My view on this topic is that it is possible to have an ideal music and movie room using the exact same room and speakers. I reject the notion that some speakers are good for one or the other. In my view, if that is true, then the speakers are flawed. If a speaker is well engineered with ideal measured performance, it can do music or movies equally well.

As for the room, the difference is about music or movies, but about 2-channel vs multo-channel. WIth a 2-channel room, what your goal should be is to recreate the acosutics of the original venue, captured in the recording in your room by tricking the brain. Cues in the music mix with natural reverberation in your room to give you the sense of being there. Thus a 2-channel room shouldn't be very dead. You want a generally elevated RT-60 and to keep a lot of reflections in there. Otherwise, the original venue is lost.

Now that isn't to say that people don't sometimes prefer heavily treated rooms for 2-channel. It creates a more closed in and precise image. Yes the environment is lost from the reproduced sound, but some folks like that. That is fine, it's their system. I would argue that isn't accurate however, since that isn't how the music was recorded or how the original event or real event exists.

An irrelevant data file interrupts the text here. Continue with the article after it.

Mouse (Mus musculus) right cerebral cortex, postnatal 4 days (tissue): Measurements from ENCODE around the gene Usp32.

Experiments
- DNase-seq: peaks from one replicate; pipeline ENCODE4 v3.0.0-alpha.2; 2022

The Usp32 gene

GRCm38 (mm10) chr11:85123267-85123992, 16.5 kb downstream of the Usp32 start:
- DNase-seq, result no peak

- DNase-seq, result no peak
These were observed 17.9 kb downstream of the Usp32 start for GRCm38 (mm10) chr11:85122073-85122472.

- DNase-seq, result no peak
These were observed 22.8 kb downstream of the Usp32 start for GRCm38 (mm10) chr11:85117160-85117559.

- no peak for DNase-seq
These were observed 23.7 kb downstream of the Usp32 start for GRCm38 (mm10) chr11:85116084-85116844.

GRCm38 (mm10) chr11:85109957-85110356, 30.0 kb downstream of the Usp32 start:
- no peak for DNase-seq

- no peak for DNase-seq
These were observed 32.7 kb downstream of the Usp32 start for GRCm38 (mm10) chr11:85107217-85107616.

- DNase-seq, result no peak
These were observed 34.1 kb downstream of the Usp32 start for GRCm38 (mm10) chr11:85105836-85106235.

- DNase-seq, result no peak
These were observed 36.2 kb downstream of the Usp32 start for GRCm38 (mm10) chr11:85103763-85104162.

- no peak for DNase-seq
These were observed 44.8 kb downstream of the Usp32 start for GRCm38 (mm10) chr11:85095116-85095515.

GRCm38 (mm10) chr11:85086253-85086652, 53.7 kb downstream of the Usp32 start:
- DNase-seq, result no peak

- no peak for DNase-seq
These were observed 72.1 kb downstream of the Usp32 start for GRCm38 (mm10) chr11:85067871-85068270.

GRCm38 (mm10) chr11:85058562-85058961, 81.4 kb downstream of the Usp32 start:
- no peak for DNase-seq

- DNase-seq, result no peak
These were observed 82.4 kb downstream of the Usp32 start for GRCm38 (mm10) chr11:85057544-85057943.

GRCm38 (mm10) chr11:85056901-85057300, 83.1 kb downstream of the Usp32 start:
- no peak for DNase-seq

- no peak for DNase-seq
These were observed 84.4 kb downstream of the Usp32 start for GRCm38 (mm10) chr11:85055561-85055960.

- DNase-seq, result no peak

For multi-channel, the speakers do all the heavy lifting with regard to reproducing the virtual environment, and in that case, like I mentioned in the last post, you want the room to be basically anechoic. Very dry. This helps minimize the speaker/room interaction and avoids the rooms natural reverberation from contaminating that of the recordings. In a completely theoretical sense, this is a far better solution than 2-channel. It is impossible to fully and accurately recreate the "real" event with 2 speakers. Multi-channel is the only way to do that, and it works very well. We just have such a lousy catalog of surround music that it isn't really viable as a major mainstream idea. But...that is beside the point. Purely from an accurate music/movie recreation tool, multi-channel is far more accurate.